In his first three months as commissioner of the Food and Drug Administration, Scott Gottlieb has already taken significant steps to spark competition in the pharmaceutical space and help bring down the costs of some vital products. For example, the agency’s drug competition action plan was announced by the commissioner at the end of June as a clear signal of the changes ahead.
As part of this drug competition action plan, the FDA announced the publication of a list full of off-patent, off-exclusivity drugs with no approved generics in the market, basically offering companies a guide to markets they are encouraged to target and help bring in some competition.
A faster generic product review process can help the FDA balance the pricing of drugs in the US
The FDA grants an exclusive license to companies for drugs that last between five and seven years, patents can usually extend this time period, which means more time where a company will sell their product with no competition in sight.
“This government-sanctioned monopoly is justified because pharmaceutical makers deserve some time to recoup their investment and earn a profit,” Bloomberg wrote.
According to Bloomberg, Gottlieb is planning to bring down the time it takes to approve generic drugs between eight to 10 months.
“The FDA, as a mere regulatory agency, can’t do much about these kinds of practices… Other parts of the government can, though,” the editorial indicated. Thanks to the work of bills in the Senate or a tougher work from watchdogs like the Federal Trade Commission.
FDA’s fight against opioids
Appointed by President Donald Trump and confirmed through a rather smooth process by the Senate, Gottlieb has already made attempts to revitalize the agency by tackling the opioids epidemic head on, which served as an important beat during the campaign trail for Trump.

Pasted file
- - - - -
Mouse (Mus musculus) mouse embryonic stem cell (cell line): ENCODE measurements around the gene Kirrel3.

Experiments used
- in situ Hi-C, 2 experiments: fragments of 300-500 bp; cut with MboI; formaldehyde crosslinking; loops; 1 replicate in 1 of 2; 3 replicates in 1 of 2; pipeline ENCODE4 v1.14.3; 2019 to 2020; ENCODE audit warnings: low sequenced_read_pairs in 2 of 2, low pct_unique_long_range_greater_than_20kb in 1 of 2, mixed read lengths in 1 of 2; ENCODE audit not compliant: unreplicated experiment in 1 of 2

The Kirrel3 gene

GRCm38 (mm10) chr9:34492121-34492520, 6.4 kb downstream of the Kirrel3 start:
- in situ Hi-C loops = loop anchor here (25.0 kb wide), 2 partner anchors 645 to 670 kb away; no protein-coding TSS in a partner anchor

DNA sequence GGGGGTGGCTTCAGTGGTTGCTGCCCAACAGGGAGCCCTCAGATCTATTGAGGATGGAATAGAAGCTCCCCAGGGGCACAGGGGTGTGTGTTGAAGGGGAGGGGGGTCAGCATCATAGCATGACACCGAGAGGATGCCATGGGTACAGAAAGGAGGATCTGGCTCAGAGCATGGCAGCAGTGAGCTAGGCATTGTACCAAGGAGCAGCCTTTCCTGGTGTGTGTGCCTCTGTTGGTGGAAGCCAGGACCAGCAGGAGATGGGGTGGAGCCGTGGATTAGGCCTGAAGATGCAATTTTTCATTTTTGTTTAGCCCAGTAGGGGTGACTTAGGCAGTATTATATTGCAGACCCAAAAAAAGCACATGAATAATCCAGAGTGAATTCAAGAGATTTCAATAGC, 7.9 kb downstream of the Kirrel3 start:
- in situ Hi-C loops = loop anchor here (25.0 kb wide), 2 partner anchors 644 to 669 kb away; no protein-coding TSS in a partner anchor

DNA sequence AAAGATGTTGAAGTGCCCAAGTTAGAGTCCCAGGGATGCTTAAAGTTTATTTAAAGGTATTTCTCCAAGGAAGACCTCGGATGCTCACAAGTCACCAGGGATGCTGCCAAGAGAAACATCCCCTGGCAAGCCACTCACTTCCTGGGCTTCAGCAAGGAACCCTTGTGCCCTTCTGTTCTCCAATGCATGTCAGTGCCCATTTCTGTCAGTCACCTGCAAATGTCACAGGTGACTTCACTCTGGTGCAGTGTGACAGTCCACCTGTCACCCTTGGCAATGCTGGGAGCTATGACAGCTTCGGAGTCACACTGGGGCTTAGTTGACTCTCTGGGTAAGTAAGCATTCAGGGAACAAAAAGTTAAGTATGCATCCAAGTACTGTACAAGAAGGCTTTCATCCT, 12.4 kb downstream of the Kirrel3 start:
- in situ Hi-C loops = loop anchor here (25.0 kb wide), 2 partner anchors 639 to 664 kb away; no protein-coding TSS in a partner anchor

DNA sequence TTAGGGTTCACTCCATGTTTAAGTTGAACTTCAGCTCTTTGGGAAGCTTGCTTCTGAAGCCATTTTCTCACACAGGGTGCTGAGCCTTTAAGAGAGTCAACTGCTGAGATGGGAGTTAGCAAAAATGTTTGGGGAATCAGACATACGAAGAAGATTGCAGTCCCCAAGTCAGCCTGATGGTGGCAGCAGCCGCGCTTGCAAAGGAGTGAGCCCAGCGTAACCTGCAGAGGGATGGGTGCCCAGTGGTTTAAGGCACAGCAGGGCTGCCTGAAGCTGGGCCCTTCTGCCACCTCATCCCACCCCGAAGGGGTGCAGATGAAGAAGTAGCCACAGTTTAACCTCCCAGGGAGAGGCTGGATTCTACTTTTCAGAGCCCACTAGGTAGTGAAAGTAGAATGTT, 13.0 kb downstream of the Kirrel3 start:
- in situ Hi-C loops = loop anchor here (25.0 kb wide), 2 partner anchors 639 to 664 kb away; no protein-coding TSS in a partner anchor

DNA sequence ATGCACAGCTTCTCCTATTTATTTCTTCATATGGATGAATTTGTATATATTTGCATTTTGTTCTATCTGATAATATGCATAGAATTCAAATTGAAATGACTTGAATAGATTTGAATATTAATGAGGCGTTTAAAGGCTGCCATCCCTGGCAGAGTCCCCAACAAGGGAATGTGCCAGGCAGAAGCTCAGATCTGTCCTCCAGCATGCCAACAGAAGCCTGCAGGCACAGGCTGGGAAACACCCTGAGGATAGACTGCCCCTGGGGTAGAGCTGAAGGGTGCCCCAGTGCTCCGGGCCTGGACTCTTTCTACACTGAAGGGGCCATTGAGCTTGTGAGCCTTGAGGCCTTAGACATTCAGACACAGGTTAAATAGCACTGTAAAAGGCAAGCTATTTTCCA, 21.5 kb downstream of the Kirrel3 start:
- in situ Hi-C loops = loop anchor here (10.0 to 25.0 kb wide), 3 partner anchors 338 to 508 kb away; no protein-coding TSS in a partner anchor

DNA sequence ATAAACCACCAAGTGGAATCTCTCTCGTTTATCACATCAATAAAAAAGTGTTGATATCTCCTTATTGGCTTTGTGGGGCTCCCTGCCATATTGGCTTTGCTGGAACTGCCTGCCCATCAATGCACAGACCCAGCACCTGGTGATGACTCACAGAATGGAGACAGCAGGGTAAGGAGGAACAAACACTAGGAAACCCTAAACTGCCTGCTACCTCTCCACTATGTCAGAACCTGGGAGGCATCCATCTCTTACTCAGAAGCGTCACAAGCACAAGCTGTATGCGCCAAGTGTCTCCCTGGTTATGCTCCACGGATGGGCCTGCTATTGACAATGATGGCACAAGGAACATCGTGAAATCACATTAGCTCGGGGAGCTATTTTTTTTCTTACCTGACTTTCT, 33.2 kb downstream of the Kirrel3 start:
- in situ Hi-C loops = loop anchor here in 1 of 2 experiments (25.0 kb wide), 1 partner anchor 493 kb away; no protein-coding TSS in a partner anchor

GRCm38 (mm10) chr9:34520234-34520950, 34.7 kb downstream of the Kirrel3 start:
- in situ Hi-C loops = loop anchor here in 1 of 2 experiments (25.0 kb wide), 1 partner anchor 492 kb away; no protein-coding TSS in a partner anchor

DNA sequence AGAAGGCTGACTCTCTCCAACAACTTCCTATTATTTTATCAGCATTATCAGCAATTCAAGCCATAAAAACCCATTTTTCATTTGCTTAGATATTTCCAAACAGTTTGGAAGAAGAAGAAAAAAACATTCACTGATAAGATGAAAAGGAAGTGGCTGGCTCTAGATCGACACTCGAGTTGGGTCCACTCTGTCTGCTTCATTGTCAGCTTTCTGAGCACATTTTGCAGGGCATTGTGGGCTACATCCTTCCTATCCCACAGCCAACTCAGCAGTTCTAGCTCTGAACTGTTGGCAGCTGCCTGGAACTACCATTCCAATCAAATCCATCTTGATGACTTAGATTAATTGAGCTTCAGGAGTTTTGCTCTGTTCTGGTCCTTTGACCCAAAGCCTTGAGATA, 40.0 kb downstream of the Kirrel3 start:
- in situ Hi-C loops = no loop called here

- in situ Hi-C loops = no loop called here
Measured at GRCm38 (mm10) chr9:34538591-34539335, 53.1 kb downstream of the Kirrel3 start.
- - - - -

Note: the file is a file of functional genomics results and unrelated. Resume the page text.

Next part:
It began by evaluating the effect of opioids in small communities and asking for a complete understanding of the benefit for these products when it’s clear now the harm being caused surpasses the help they provide. Despite many pharmaceutical companies still expressing that in spite of the crisis, their products are safe if consumed as intended.
In June, Endo Pharmaceuticals (NASDAQ:ENDP) was asked by the FDA to remove from the market their Opana ER opioid-based product. After a short evaluation, the company agreed and readjusted its sales expectation.
Derek Archila, specialty pharma analyst with Oppenheimer told the Investing News Network Opana ER was more of a legacy product and wouldn’t overall impact their future. He correctly predicted the company wouldn’t put up much of public fight for the product since opioids are essentially a “swear word word.”
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Securities Disclosure: I, Bryan Mc Govern, hold no direct investment interest in any company mentioned in this article.